The U.S. Department of Energy (DOE) operates some of the most in-demand research facilities in the country. The resources of these facilities are open to scientists from around the world, but the high demand often means that they are booked far in advance, and research teams have limited time to familiarize themselves with the available equipment and conduct their experiments.
Now a new initiative led by DOE’s Argonne National Laboratory is aiming to fix that problem by creating a digital twin — essentially a virtual mirror of the research environment scientists will find at DOE facilities. Researchers will be able to log on and explore those environments, and even obtain preliminary results, before coming to the facilities themselves.
At Argonne, the digital twin program will be applied to experimental work at both the Center for Nanoscale Materials (CNM) and the Advanced Photon Source (APS). Both are DOE Office of Science User Facilities. The technology will also be used to complement experimental work at facilities at two other DOE labs: Oak Ridge National Laboratory and Lawrence Berkeley National Laboratory.
“Given the large number of scientists interested in our user facilities and the intense competition for instrument times, researchers can only perform a small number of actual experiments while on-site,” said Subramanian Sankaranarayanan, a group leader at CNM and the principal investigator of this project. “This virtual platform will open the door to many worthwhile studies that might not otherwise have the opportunity to be completed.”
Scientists who use the digital twin to get preliminary results of their experiments will be able to focus their on-site experimental efforts on areas of their research that proved most promising, Sankaranarayanan said. The digital twin platform will make use of advancements in artificial intelligence and machine learning, coupled with improved automated workflows and exascale computing to make its virtual research environments possible.
DOE has pledged $1.68 million to Argonne over three years to develop the digital twin program. It is part of an effort launched by DOE to revolutionize experimental platforms at its user facilities in the coming years.
“We are excited by the opportunity to realize the digital twin platform for accelerating scientific discoveries,” Sankaranarayanan said. “This will no doubt lead to groundbreaking efforts across many disciplines.”
The digital twin team includes Sankaranarayanan, Maria Chan, Mathew Cherukara, Pierre Darancet and Jiangao Wen of CNM; Ross Harder and Haidan Wen of APS; Tom Peterka of Argonne’s Mathematics and Computer Science (MCS) Division; Remi Dingreville of the Center for Integrated Nanotechnologies (CINT) at DOE’s Sandia National Laboratory; Bobby Sumpter of the Center for Nanophase Materials Sciences (CNMS) at Oak Ridge National Laboratory; Mallikarjun Shankar of the National Center for Computational Sciences (NCCS) at Oak Ridge National Laboratory; Stephen Whitelam of the Molecular Foundry at Lawrence Berkeley National Laboratory; and Qin Wu of the Center for Functional Nanomaterials (CFN) at DOE’s Brookhaven National Laboratory.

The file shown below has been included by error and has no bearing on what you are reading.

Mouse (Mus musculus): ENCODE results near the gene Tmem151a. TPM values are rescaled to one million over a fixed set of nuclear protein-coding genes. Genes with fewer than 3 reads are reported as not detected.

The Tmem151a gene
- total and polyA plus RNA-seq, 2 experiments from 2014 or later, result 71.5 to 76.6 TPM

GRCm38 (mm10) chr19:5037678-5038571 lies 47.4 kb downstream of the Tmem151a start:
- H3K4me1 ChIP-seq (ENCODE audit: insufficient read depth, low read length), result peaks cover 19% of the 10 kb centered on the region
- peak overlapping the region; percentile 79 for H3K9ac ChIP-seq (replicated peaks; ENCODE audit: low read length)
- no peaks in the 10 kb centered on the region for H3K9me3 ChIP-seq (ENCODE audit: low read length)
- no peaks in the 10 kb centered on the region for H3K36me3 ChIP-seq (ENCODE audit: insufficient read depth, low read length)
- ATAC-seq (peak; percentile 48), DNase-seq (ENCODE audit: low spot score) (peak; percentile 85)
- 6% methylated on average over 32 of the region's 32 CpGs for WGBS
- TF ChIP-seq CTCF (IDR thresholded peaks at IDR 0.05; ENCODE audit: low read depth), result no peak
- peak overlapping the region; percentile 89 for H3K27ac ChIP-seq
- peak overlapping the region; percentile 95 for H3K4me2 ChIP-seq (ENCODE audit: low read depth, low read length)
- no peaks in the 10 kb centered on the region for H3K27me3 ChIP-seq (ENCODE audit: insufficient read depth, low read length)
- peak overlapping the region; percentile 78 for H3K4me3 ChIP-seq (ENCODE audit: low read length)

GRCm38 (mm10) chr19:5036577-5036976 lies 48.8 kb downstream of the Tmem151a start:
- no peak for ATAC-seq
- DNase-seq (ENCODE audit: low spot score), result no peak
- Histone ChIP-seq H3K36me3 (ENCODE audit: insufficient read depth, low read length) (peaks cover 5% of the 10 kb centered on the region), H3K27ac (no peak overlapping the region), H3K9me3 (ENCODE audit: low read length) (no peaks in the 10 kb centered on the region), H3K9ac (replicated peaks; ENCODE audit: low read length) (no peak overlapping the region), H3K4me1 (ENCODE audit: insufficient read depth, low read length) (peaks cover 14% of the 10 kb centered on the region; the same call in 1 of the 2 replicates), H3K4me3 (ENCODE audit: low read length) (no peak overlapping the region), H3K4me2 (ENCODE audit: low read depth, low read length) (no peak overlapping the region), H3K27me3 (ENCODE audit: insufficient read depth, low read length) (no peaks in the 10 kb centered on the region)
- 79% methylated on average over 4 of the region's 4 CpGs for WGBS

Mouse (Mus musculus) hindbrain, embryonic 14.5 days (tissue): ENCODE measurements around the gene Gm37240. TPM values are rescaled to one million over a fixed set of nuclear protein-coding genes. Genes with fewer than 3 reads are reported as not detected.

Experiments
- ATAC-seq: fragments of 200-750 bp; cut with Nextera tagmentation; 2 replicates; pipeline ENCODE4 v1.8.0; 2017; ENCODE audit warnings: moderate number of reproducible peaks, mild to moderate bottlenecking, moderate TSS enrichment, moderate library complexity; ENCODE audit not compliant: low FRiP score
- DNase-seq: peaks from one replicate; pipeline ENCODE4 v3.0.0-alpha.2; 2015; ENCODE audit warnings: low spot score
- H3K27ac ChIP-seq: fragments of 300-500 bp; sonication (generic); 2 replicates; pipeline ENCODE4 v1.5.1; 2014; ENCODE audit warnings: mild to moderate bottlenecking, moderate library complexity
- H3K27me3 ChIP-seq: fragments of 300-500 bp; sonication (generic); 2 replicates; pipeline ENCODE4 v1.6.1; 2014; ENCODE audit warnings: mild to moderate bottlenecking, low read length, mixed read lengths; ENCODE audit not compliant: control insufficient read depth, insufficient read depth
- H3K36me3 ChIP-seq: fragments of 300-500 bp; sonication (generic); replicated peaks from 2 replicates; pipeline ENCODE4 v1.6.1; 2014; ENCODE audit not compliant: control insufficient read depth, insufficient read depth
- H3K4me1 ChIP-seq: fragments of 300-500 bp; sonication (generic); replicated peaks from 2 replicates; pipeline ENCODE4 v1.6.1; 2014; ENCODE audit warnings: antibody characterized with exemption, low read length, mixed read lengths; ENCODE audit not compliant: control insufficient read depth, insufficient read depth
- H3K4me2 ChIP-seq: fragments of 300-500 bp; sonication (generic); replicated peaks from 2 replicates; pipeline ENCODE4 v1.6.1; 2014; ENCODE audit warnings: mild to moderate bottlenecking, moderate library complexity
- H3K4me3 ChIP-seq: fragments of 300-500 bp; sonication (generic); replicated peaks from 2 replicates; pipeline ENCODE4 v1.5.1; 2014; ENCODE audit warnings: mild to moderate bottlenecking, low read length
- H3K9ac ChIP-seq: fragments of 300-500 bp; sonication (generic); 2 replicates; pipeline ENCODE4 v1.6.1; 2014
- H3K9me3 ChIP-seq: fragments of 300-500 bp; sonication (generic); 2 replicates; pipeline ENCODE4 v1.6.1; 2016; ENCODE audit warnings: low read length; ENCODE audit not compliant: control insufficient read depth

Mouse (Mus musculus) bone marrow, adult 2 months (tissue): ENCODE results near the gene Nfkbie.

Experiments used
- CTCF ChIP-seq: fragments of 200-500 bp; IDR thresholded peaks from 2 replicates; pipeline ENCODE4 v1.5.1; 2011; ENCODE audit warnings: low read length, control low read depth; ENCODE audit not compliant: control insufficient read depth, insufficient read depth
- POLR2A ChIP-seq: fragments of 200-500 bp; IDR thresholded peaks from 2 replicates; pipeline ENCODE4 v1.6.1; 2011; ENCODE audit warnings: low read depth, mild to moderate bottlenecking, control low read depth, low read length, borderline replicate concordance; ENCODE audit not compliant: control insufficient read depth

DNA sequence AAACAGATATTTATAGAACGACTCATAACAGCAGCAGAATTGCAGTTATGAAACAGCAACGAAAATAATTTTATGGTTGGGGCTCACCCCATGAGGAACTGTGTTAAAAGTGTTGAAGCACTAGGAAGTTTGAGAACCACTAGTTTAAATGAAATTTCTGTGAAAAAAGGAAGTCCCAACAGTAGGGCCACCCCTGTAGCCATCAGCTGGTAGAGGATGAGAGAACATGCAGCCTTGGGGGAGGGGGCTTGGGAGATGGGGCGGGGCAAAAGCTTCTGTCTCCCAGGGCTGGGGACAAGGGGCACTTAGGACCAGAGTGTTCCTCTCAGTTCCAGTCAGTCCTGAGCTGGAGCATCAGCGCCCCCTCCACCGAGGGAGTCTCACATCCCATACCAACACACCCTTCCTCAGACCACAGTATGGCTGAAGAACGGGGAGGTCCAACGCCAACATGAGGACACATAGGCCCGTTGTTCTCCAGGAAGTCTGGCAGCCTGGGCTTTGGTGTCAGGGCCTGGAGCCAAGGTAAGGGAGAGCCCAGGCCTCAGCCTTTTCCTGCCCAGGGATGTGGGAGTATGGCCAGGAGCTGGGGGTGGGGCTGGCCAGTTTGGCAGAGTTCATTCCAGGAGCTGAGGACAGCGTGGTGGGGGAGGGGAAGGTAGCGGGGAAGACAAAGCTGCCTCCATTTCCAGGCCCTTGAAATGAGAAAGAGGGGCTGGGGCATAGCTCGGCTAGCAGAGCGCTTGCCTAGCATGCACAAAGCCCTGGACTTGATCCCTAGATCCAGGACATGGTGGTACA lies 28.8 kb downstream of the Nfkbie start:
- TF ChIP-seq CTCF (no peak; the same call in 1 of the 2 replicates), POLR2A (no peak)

About the Advanced Photon Source
The U. S. Department of Energy Office of Science’s Advanced Photon Source (APS) at Argonne National Laboratory is one of the world’s most productive X-ray light source facilities. The APS provides high-brightness X-ray beams to a diverse community of researchers in materials science, chemistry, condensed matter physics, the life and environmental sciences, and applied research. These X-rays are ideally suited for explorations of materials and biological structures; elemental distribution; chemical, magnetic, electronic states; and a wide range of technologically important engineering systems from batteries to fuel injector sprays, all of which are the foundations of our nation’s economic, technological, and physical well-being. Each year, more than 5,000 researchers use the APS to produce over 2,000 publications detailing impactful discoveries, and solve more vital biological protein structures than users of any other X-ray light source research facility. APS scientists and engineers innovate technology that is at the heart of advancing accelerator and light-source operations. This includes the insertion devices that produce extreme-brightness X-rays prized by researchers, lenses that focus the X-rays down to a few nanometers, instrumentation that maximizes the way the X-rays interact with samples being studied, and software that gathers and manages the massive quantity of data resulting from discovery research at the APS.
About Argonne’s Center for Nanoscale Materials
The Center for Nanoscale Materials is one of the five DOE Nanoscale Science Research Centers, premier national user facilities for interdisciplinary research at the nanoscale supported by the DOE Office of Science. Together the NSRCs comprise a suite of complementary facilities that provide researchers with state-of-the-art capabilities to fabricate, process, characterize and model nanoscale materials, and constitute the largest infrastructure investment of the National Nanotechnology Initiative. The NSRCs are located at DOE’s Argonne, Brookhaven, Lawrence Berkeley, Oak Ridge, Sandia and Los Alamos National Laboratories. For more information about the DOE NSRCs, please visit https://science.osti.gov/User-Facilities/User-Facilities-at-a-Glance.
This research used resources of the Advanced Photon Source, a U.S. DOE Office of Science User Facility operated for the DOE Office of Science by Argonne National Laboratory under Contract No. DE-AC02-06CH11357.